File(s) not publicly available
Workplace abuse among correctional health professionals in New South Wales, Australia
journal contributionposted on 29.11.2018, 00:00 by AW Cashmore, D Indig, SE Hampton, Desley Hegney, B Jalaludin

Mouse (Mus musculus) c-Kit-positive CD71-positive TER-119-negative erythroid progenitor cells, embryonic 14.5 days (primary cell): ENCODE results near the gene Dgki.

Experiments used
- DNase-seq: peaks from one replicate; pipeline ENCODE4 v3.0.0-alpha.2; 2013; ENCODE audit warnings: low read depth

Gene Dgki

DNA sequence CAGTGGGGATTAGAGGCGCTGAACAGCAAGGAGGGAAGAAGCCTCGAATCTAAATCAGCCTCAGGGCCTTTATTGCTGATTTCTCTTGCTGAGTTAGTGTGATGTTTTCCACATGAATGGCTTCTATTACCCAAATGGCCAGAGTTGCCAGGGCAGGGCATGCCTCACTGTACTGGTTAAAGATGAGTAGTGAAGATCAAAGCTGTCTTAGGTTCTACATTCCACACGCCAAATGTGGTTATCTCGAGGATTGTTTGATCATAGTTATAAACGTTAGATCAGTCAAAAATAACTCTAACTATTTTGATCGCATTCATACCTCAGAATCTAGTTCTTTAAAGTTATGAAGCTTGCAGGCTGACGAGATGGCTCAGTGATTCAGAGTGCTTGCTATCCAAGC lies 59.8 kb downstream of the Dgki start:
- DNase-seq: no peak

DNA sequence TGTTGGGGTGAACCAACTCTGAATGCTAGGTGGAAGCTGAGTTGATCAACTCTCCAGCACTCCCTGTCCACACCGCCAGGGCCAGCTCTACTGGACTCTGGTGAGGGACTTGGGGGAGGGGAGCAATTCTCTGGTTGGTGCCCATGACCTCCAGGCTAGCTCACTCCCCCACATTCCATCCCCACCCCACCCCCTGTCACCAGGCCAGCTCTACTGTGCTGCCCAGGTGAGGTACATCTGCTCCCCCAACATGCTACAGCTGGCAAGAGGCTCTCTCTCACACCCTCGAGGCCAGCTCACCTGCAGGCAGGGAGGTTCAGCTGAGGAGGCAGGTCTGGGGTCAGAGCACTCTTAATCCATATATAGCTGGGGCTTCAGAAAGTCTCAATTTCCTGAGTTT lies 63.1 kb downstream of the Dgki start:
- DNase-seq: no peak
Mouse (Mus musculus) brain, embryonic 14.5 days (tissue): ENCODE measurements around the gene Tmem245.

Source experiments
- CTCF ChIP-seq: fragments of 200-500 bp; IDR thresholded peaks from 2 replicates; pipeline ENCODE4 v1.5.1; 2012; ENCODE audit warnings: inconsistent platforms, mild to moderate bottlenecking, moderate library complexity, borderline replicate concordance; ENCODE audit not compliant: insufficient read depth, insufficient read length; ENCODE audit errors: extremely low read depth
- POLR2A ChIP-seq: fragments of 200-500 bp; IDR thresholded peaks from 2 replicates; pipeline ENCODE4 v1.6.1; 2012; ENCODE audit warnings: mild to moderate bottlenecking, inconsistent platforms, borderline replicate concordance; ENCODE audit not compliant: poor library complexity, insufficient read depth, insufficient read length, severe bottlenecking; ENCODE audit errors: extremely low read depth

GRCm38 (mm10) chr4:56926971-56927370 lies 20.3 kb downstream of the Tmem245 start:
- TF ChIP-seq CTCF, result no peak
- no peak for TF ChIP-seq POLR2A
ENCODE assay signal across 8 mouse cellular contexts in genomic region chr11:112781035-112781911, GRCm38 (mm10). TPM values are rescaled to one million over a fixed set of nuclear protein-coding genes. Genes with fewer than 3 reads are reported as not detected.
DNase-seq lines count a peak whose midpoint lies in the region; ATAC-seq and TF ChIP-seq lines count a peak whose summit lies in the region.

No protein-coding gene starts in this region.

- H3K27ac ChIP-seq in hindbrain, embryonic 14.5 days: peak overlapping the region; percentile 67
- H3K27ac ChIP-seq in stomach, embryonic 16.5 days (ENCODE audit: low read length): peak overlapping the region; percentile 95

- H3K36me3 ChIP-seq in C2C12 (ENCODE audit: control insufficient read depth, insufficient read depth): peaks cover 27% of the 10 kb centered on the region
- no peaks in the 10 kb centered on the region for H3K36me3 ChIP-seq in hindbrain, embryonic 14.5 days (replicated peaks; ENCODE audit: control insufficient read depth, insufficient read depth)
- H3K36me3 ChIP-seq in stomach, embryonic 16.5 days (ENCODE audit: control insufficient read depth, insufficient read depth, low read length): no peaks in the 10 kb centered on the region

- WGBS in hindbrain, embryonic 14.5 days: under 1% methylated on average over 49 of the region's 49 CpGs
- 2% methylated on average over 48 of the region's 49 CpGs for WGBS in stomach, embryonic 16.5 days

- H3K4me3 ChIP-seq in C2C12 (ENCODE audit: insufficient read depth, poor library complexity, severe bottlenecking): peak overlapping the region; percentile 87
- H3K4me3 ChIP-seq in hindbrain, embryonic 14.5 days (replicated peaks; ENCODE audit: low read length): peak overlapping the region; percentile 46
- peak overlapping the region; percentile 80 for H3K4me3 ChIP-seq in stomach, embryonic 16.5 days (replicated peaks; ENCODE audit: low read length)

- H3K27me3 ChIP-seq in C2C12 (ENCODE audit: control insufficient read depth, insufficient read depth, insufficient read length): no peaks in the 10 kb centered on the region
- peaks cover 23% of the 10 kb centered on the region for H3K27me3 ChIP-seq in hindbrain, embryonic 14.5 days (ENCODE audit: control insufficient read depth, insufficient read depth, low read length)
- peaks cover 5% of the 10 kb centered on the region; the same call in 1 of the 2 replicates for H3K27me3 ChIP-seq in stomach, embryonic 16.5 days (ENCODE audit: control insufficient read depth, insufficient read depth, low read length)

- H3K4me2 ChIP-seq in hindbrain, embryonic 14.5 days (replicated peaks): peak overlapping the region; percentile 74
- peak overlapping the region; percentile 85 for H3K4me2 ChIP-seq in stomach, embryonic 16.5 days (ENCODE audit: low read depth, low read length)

Objective. Studies have found that health workers are at elevated risk of being abused while at work. Little is known, however, about workplace abuse among correctional health professionals. We implemented a cross-sectional study to investigate the prevalence, sources and consequences of workplace abuse among correctional health professionals in New South Wales, Australia. Methods. All employees of Justice Health (a statutory health corporation) were invited to complete a self-administered survey, which was delivered via the internet. Among nurses, medical doctors and allied health professionals, 299 usable surveys were returned; a response rate of 42%. Results. In the preceding 3 months, 76% of participants had personally experienced some form of abuse in their workplace, all but one of whom recalled verbal abuse. Only 16% reported physical abuse. Seventy per cent reported feeling safe in their workplace. Patients were identified as the main perpetrators of abuse, followed by fellow health staff. Participants felt that incidents of workplace abuse increased their potential to make errors while providing care to patients and reduced their productivity while at work. Conclusions. Compared with health workers who practise in a community setting, the risk of physical abuse among correctional health professionals appears to be low. What is known about the topic? Health professionals are at a high risk of workplace abuse. Studies have demonstrated that the risk of abuse varies by health profession and the practice environment. There is a paucity of research exploring workplace abuse among correctional health professionals. What does this paper add? A cross-sectional survey found that a relatively small proportion of correctional health professionals in New South Wales had been subjected to physical abuse in their workplace in the preceding 3 months. Verbal abuse, however, was reported by a majority of participants. Although patients were the most commonly reported source of abuse, a worrying level of health worker on health worker abuse (also known as horizontal abuse) was found. What are the implications for practitioners? Preventive strategies should address the temporal, environmental and structural determinants of workplace abuse in correctional and forensic facilities. More research is needed to identify the factors associated with horizontal abuse among correctional health professionals. This would allow the establishment of tailored preventive programs. © 2012 AHHA.